There was a sustained period of time in Manchester where the blue half of the city were simply viewed as irrelevant to Manchester United, with Reds so unconcerned with the rivalry it reached the point of sheer mockery.
Whilst United romped to title after title, double after double – City found themselves deep within the doldrums of the English Football League, embroiled in a much more relevant local rivalry when coming up against Stockport County.
Even when City delivered one of their finer moments of the Nineties when dramatically scrapping through a Second Division Play-Off Final on penalties against Gillingham in 1999 – United were there to eclipse them – with the year being much more recognisable for United’s unprecedented treble.
It wasn’t until City received an influx of investment from Thaksin Shinawatra in 2007 and subsequently in 2008 from Sheikh Mansour that City even became vaguely relevant in the Premier League.
Even with such investment and for all their clamour, City still managed to provide moments of sheer hilarity and despair in equal measure with the general feeling in those early days still resembling the whole ‘typical City’ mantra.
Moments such as the crushing 8-1 defeat away to Middlesbrough, the unveiling of Robinho for a British record transfer fee turning rather farcical, when the Brazilian seemed to struggle to establish which club he had actually signed for and also the exposure of Garry Cook’s generally moronic behaviour which subsequently ended his tenure as CEO just some of the highlights.
However in the last five to six years Manchester City have begun to get things emphatically right on and off the field under the guidance of Txiki Begiristain and Ferran Soriano – which accumulated in the club winning their first major trophy in 35 years with 2011’s FA Cup success. Since then the floodgates have opened somewhat with two Premier League trophies secured from the last four available and a League Cup success wedged in between.
Worryingly for United, whilst their bitter rivals have established themselves within English football’s elite; they have stagnated and fallen away from challenging for domestic trophies and in Europe since the departures of Sir Alex Ferguson and David Gill.
The appointment and the consequences of the David Moyes era set the ball rolling for ridicule and amusement for those unconnected with the club – with the club being sent years behind their domestic rivals under the Scots stewardship.
Ultimately Moyes’ appointment signalled all was not well at board-level within Old Trafford, with the club missing out on a host of favoured targets before appointing the former Everton manager. As much was confirmed with Sir Alex Ferguson’s admission that the club failed in their attempts to bring Pep Guardiola, Jose Mourinho and Carlo Ancelotti to name just a few to Manchester – instead they plumped for their fifth or sixth choice in the Scot.
Subsequently Moyes was unable to make a masterpiece out of the blank canvas of a squad left to him and instead, he tarnished it to the tune of £27.5m in the form of Marouane Fellaini. With performances poor and pressure high, the subsequent signing of Juan Mata for £37m just showcased how desperate United were to resolve the situation.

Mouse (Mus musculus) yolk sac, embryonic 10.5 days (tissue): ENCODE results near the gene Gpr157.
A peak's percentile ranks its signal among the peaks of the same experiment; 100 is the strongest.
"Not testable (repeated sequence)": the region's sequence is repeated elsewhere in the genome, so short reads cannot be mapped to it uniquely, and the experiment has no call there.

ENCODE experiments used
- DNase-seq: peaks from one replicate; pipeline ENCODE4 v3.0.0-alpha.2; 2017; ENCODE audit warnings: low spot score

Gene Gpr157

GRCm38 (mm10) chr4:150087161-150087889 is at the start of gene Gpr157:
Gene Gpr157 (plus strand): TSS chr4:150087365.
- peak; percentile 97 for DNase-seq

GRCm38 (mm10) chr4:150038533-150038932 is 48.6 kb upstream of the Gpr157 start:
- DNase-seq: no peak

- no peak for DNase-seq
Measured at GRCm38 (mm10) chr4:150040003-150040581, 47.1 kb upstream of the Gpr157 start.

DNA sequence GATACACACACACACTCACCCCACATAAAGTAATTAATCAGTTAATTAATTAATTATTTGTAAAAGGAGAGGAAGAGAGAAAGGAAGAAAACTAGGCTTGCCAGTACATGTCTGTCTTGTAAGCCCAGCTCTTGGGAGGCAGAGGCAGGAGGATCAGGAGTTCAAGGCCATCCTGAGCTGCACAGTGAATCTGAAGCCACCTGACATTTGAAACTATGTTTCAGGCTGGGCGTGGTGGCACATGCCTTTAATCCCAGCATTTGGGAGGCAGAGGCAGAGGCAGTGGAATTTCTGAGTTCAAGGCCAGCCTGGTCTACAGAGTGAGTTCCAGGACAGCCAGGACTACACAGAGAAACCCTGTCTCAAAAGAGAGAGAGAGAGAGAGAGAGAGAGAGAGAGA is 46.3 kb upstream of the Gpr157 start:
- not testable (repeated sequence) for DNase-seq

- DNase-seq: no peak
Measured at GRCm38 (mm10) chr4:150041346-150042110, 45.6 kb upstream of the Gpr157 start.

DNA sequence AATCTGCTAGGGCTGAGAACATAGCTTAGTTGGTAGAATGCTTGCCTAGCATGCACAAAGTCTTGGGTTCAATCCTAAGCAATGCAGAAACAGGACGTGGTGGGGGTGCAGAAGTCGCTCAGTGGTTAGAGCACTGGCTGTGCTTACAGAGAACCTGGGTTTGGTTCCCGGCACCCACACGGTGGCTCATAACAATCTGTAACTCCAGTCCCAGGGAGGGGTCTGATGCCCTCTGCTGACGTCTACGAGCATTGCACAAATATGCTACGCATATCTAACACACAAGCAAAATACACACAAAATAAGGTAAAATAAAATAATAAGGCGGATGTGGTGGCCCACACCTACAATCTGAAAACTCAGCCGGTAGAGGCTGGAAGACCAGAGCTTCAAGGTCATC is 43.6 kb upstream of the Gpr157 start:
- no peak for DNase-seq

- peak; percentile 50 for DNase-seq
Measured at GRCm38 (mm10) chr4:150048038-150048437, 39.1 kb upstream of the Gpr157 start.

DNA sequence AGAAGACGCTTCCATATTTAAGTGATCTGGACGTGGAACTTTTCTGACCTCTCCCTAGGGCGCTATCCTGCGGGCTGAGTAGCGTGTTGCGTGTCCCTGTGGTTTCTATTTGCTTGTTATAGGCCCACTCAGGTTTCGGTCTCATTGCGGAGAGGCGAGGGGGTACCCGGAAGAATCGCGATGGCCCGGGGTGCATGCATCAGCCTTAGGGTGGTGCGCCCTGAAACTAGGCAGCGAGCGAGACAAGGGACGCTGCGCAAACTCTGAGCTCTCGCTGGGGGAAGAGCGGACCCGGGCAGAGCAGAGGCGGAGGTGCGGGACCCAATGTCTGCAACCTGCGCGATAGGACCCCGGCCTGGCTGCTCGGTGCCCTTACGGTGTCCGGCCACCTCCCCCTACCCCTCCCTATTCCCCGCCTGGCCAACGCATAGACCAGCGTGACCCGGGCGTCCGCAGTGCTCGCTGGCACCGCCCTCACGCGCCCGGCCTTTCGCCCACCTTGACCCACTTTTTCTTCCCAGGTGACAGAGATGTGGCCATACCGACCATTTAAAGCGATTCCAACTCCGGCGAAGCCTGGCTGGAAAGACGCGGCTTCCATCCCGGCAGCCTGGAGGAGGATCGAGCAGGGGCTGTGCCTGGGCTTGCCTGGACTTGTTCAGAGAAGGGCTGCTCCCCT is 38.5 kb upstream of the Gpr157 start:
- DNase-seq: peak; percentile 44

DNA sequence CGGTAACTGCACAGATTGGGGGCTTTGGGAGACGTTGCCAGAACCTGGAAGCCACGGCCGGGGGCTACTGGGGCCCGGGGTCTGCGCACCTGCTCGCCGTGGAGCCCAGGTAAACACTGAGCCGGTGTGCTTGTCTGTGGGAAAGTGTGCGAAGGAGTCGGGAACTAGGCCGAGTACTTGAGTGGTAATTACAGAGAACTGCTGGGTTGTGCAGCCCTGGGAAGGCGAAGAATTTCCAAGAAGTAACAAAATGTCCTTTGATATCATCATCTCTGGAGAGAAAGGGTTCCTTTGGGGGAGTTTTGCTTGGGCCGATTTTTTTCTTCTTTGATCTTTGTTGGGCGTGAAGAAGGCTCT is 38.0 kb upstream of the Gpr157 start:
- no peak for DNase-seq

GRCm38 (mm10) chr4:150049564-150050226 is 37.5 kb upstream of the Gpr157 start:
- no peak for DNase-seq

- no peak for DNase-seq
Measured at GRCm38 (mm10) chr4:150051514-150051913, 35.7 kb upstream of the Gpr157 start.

This also symbolised a change to United’s usually measured approach in the transfer market. By throwing huge sums about without considering the squad balance, the clubs armoury was left lopsided – City meanwhile landed their second Premier League title.
Moyes was eventually relieved of his duties and Louis Van Gaal was touted as the man to steady the ship. Having built lasting foundations at Ajax, Barcelona and more recently Bayern Munich there was hope the Dutchman’s appointment would return the club to glory.
However his much maligned philosophy has simply made United almost unwatchable. Their renowned identity of exuberant, high-tempo football has been lost and replaced with risk-free, possession-based performances which have failed to entertain or land any silverwear.
Whilst commercially Untied have never been stronger thanks to Ed Woodward and Richard Arnold, it’s performances on the field which matter most to supporters. United have seemingly focused more on the business side of the game rather than the health of their footballing empire.
City on the other hand have recently extended their Etihad Stadium and regenerated the surrounding area to accommodate vastly improved training facilities for both the first-team and the clubs academy. The facilities are state-of-the-art and the academy is now producing talent which eclipses United’s, who are still yet to appoint an academy director since the departure of Brian McClair seven months ago.
These developments should worry United fans immensely and should be getting addressed by Woodward and the board; rather than focusing on announcing their latest noodle or casino partnership.
Manchester United also risk accepting mediocrity should they fail to address the problems poised by Louis Van Gaal’s current reign – however the club is unlikely to act any time soon unless it impacts the club financially – which is an indictment of what matters most to the those in charge at the club.
It’s Manchester City who are looking the more progressive and if their rumoured move for Pep Guardiola in the summer comes to fruition, further foundations will be laid at the club for years to come.
Guardiola is almost a guaranteed blue-print to success and whilst his tenures tend to be short at three to four years – they will undoubtedly be sweet for the club in terms of achieving success and raising the profile of the club even further.